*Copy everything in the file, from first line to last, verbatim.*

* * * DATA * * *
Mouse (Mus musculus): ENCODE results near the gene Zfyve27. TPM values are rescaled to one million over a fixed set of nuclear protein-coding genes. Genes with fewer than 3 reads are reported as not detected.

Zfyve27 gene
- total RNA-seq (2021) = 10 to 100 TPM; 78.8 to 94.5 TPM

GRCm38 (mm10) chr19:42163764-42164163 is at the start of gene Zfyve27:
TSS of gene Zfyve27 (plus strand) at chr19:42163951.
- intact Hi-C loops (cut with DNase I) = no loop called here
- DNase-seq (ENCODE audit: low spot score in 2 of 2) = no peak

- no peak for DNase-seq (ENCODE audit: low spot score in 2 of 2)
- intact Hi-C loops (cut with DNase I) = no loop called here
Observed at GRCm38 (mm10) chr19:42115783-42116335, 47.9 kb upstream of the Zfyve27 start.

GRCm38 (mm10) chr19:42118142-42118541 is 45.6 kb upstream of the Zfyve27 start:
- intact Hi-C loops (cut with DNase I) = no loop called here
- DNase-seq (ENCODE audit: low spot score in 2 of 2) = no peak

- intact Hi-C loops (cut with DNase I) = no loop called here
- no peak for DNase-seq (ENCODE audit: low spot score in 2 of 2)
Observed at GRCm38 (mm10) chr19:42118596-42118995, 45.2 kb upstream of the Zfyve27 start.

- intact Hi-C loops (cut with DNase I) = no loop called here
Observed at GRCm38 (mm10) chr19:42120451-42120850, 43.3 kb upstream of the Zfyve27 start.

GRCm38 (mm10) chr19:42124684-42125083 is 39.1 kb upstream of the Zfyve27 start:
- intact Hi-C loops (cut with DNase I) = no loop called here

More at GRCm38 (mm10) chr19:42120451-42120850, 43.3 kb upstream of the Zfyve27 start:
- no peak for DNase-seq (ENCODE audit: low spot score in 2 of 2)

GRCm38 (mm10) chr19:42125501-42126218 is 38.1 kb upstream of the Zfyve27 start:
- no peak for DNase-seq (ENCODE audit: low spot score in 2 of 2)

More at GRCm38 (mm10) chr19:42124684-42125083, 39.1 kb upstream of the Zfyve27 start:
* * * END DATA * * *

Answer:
Mouse (Mus musculus): ENCODE results near the gene Zfyve27. TPM values are rescaled to one million over a fixed set of nuclear protein-coding genes. Genes with fewer than 3 reads are reported as not detected.

Zfyve27 gene
- total RNA-seq (2021) = 10 to 100 TPM; 78.8 to 94.5 TPM

GRCm38 (mm10) chr19:42163764-42164163 is at the start of gene Zfyve27:
TSS of gene Zfyve27 (plus strand) at chr19:42163951.
- intact Hi-C loops (cut with DNase I) = no loop called here
- DNase-seq (ENCODE audit: low spot score in 2 of 2) = no peak

- no peak for DNase-seq (ENCODE audit: low spot score in 2 of 2)
- intact Hi-C loops (cut with DNase I) = no loop called here
Observed at GRCm38 (mm10) chr19:42115783-42116335, 47.9 kb upstream of the Zfyve27 start.

GRCm38 (mm10) chr19:42118142-42118541 is 45.6 kb upstream of the Zfyve27 start:
- intact Hi-C loops (cut with DNase I) = no loop called here
- DNase-seq (ENCODE audit: low spot score in 2 of 2) = no peak

- intact Hi-C loops (cut with DNase I) = no loop called here
- no peak for DNase-seq (ENCODE audit: low spot score in 2 of 2)
Observed at GRCm38 (mm10) chr19:42118596-42118995, 45.2 kb upstream of the Zfyve27 start.

- intact Hi-C loops (cut with DNase I) = no loop called here
Observed at GRCm38 (mm10) chr19:42120451-42120850, 43.3 kb upstream of the Zfyve27 start.

GRCm38 (mm10) chr19:42124684-42125083 is 39.1 kb upstream of the Zfyve27 start:
- intact Hi-C loops (cut with DNase I) = no loop called here

More at GRCm38 (mm10) chr19:42120451-42120850, 43.3 kb upstream of the Zfyve27 start:
- no peak for DNase-seq (ENCODE audit: low spot score in 2 of 2)

GRCm38 (mm10) chr19:42125501-42126218 is 38.1 kb upstream of the Zfyve27 start:
- no peak for DNase-seq (ENCODE audit: low spot score in 2 of 2)

More at GRCm38 (mm10) chr19:42124684-42125083, 39.1 kb upstream of the Zfyve27 start: